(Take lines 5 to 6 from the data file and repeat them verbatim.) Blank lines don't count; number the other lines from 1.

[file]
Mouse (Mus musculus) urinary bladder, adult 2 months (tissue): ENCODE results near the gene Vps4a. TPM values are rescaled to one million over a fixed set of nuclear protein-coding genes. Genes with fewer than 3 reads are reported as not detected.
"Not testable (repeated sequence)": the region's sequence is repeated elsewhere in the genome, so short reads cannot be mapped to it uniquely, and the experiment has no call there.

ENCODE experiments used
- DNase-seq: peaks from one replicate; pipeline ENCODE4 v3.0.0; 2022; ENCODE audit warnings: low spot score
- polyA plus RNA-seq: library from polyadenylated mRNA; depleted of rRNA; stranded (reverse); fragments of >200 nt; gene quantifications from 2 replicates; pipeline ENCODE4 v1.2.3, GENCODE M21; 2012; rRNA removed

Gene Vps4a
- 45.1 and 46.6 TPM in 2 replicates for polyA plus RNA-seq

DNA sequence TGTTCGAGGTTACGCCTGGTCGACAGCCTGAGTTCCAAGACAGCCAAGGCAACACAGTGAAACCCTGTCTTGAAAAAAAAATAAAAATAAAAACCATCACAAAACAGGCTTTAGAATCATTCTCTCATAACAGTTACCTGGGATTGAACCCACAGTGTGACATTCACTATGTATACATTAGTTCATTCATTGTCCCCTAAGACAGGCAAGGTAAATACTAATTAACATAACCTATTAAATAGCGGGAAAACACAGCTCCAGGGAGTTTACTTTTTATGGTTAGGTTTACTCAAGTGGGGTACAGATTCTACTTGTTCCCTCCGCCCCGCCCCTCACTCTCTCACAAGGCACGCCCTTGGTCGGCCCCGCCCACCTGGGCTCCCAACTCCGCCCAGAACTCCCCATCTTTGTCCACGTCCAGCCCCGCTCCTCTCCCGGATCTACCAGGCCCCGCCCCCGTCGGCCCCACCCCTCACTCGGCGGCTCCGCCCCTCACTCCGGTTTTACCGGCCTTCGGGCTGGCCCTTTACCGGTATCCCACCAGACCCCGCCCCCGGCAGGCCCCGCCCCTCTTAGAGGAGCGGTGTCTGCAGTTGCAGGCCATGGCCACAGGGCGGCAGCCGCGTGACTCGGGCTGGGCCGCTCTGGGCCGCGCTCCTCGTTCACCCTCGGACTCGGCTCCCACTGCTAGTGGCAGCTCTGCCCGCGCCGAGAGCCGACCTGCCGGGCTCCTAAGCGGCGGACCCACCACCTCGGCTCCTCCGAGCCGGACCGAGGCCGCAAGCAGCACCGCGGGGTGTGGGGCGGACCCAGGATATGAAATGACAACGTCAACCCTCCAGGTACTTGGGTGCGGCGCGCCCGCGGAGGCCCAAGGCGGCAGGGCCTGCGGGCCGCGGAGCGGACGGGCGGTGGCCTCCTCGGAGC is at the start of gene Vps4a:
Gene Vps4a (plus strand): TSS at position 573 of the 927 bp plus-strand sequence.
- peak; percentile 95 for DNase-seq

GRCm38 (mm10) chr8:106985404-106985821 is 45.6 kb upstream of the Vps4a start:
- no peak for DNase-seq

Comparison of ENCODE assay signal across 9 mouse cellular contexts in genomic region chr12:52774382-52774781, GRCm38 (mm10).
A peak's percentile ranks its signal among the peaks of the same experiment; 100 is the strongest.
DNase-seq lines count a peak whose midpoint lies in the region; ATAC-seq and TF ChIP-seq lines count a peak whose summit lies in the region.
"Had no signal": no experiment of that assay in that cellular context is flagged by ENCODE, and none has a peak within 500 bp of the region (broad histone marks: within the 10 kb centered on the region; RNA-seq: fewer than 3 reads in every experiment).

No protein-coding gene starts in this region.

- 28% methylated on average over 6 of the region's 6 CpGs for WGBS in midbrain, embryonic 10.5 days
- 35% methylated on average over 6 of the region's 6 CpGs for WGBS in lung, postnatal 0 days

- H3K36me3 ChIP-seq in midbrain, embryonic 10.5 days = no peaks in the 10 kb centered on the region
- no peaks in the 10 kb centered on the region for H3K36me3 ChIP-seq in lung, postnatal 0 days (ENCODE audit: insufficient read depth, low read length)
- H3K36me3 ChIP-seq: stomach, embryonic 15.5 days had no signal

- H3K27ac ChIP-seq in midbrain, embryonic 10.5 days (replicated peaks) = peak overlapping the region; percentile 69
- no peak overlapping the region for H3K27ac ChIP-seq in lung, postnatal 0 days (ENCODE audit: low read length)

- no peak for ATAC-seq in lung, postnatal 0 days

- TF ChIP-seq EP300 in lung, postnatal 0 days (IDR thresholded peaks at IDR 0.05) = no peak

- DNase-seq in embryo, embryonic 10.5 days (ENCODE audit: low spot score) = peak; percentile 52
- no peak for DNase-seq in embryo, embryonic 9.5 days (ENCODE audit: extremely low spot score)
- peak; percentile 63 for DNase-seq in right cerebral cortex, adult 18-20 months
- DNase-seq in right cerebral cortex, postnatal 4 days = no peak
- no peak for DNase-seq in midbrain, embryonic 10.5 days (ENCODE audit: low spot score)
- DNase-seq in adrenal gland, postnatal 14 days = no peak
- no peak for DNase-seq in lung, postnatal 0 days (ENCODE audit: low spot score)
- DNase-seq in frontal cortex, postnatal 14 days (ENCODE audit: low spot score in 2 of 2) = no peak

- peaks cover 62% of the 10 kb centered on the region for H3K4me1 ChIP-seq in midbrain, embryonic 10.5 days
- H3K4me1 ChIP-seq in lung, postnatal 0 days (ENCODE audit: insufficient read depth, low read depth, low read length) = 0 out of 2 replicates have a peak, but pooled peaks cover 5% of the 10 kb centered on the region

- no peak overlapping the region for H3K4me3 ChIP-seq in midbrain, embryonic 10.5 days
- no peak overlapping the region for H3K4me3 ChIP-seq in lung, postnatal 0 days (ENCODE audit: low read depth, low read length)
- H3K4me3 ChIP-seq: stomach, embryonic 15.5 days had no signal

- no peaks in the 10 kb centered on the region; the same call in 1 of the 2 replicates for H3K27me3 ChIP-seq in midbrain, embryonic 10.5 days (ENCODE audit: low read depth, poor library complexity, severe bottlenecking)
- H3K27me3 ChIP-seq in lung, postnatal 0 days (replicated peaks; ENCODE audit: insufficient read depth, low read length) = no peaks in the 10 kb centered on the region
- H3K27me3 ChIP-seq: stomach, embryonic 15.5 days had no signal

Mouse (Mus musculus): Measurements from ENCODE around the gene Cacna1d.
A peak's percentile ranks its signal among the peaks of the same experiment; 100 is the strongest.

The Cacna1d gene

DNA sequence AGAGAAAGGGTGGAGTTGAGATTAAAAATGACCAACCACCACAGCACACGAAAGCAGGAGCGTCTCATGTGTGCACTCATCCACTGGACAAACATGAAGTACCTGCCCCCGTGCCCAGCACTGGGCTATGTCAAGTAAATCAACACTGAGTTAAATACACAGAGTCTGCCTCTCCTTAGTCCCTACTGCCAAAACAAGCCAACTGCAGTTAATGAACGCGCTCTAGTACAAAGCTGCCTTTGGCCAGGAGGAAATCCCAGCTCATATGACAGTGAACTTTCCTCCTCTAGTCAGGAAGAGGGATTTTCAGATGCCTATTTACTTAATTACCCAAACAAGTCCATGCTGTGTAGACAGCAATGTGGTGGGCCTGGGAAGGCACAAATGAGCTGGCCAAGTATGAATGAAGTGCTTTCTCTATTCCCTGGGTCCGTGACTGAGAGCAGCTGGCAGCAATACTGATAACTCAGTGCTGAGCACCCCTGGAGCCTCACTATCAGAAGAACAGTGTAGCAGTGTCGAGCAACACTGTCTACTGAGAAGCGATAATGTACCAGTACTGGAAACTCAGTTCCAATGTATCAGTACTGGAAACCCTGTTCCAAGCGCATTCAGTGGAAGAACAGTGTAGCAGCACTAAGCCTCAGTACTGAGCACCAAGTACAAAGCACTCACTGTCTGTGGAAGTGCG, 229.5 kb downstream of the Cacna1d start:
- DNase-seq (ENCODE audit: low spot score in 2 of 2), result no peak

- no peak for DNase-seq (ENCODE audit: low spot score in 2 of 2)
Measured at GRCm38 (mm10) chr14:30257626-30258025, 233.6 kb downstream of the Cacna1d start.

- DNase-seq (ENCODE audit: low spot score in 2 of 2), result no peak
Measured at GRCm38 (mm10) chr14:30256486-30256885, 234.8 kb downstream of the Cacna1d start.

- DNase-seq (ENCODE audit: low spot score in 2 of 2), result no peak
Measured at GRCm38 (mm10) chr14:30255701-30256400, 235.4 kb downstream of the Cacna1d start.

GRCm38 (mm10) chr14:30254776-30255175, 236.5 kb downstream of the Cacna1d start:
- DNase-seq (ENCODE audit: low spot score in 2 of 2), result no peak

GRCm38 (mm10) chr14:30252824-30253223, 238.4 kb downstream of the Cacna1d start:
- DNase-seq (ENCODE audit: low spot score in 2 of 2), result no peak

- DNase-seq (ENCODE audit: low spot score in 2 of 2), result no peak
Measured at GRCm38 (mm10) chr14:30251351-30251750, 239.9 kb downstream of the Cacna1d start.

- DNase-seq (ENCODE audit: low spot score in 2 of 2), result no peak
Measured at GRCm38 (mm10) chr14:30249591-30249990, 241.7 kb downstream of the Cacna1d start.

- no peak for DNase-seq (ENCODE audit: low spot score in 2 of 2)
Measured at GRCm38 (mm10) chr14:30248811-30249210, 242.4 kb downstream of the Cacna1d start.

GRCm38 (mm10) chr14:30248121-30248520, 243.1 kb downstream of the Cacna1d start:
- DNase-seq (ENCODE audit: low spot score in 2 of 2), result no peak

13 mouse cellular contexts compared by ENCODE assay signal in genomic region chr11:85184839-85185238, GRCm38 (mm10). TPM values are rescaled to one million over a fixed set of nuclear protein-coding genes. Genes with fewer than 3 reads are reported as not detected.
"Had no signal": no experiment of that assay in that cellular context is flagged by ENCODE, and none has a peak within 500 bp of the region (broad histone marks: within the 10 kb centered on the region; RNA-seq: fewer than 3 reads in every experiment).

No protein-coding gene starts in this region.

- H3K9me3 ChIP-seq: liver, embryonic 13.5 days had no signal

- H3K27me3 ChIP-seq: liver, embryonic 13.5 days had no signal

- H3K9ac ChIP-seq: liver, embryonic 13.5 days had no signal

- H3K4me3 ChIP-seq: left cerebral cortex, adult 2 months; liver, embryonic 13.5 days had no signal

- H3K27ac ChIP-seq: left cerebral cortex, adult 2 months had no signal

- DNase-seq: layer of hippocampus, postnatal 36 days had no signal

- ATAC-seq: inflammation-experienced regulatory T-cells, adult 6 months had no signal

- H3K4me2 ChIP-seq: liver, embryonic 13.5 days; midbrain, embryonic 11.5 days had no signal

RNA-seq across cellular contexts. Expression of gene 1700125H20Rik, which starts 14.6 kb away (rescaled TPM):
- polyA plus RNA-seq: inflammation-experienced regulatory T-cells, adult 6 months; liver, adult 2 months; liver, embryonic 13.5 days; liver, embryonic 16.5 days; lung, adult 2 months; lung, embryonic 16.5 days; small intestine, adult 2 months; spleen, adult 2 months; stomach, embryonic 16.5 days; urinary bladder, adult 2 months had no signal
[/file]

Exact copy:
- polyA plus RNA-seq: library from polyadenylated mRNA; depleted of rRNA; stranded (reverse); fragments of >200 nt; gene quantifications from 2 replicates; pipeline ENCODE4 v1.2.3, GENCODE M21; 2012; rRNA removed

Gene Vps4a